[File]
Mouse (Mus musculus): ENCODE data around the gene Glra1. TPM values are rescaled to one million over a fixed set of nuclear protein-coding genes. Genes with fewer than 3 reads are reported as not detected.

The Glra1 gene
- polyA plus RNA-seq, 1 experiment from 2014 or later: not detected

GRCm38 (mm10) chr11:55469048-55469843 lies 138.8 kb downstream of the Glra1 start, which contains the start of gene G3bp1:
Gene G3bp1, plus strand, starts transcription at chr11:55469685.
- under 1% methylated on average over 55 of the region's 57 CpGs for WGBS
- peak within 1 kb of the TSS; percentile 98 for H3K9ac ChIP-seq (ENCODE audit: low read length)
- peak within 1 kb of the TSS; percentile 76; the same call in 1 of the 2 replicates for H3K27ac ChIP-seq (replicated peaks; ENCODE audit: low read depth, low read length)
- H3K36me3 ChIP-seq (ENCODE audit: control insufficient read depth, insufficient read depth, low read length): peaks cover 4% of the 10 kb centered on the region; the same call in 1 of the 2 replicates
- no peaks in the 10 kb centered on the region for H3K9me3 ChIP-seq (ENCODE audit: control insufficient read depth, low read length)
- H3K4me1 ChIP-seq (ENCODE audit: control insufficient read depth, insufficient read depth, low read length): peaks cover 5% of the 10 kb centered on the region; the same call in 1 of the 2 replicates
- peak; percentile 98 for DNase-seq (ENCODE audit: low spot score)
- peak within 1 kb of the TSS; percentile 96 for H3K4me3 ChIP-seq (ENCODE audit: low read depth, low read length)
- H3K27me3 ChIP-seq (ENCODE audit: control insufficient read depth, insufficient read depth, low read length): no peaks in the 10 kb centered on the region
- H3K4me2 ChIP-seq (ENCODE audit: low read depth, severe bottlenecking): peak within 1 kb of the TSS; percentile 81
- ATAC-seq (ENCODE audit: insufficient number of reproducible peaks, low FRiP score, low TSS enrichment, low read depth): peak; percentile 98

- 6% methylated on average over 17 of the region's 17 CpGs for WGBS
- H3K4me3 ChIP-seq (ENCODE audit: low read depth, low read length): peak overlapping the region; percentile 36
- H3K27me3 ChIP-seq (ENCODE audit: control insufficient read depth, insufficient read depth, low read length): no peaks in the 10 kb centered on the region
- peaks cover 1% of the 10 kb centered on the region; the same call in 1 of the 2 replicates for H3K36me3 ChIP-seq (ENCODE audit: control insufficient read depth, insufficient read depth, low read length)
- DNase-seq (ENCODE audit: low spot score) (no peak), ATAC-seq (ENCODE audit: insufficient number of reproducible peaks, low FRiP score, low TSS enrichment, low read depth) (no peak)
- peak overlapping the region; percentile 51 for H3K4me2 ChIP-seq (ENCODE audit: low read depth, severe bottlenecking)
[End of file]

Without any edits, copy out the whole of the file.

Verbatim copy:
Mouse (Mus musculus): ENCODE data around the gene Glra1. TPM values are rescaled to one million over a fixed set of nuclear protein-coding genes. Genes with fewer than 3 reads are reported as not detected.

The Glra1 gene
- polyA plus RNA-seq, 1 experiment from 2014 or later: not detected

GRCm38 (mm10) chr11:55469048-55469843 lies 138.8 kb downstream of the Glra1 start, which contains the start of gene G3bp1:
Gene G3bp1, plus strand, starts transcription at chr11:55469685.
- under 1% methylated on average over 55 of the region's 57 CpGs for WGBS
- peak within 1 kb of the TSS; percentile 98 for H3K9ac ChIP-seq (ENCODE audit: low read length)
- peak within 1 kb of the TSS; percentile 76; the same call in 1 of the 2 replicates for H3K27ac ChIP-seq (replicated peaks; ENCODE audit: low read depth, low read length)
- H3K36me3 ChIP-seq (ENCODE audit: control insufficient read depth, insufficient read depth, low read length): peaks cover 4% of the 10 kb centered on the region; the same call in 1 of the 2 replicates
- no peaks in the 10 kb centered on the region for H3K9me3 ChIP-seq (ENCODE audit: control insufficient read depth, low read length)
- H3K4me1 ChIP-seq (ENCODE audit: control insufficient read depth, insufficient read depth, low read length): peaks cover 5% of the 10 kb centered on the region; the same call in 1 of the 2 replicates
- peak; percentile 98 for DNase-seq (ENCODE audit: low spot score)
- peak within 1 kb of the TSS; percentile 96 for H3K4me3 ChIP-seq (ENCODE audit: low read depth, low read length)
- H3K27me3 ChIP-seq (ENCODE audit: control insufficient read depth, insufficient read depth, low read length): no peaks in the 10 kb centered on the region
- H3K4me2 ChIP-seq (ENCODE audit: low read depth, severe bottlenecking): peak within 1 kb of the TSS; percentile 81
- ATAC-seq (ENCODE audit: insufficient number of reproducible peaks, low FRiP score, low TSS enrichment, low read depth): peak; percentile 98

- 6% methylated on average over 17 of the region's 17 CpGs for WGBS
- H3K4me3 ChIP-seq (ENCODE audit: low read depth, low read length): peak overlapping the region; percentile 36
- H3K27me3 ChIP-seq (ENCODE audit: control insufficient read depth, insufficient read depth, low read length): no peaks in the 10 kb centered on the region
- peaks cover 1% of the 10 kb centered on the region; the same call in 1 of the 2 replicates for H3K36me3 ChIP-seq (ENCODE audit: control insufficient read depth, insufficient read depth, low read length)
- DNase-seq (ENCODE audit: low spot score) (no peak), ATAC-seq (ENCODE audit: insufficient number of reproducible peaks, low FRiP score, low TSS enrichment, low read depth) (no peak)
- peak overlapping the region; percentile 51 for H3K4me2 ChIP-seq (ENCODE audit: low read depth, severe bottlenecking)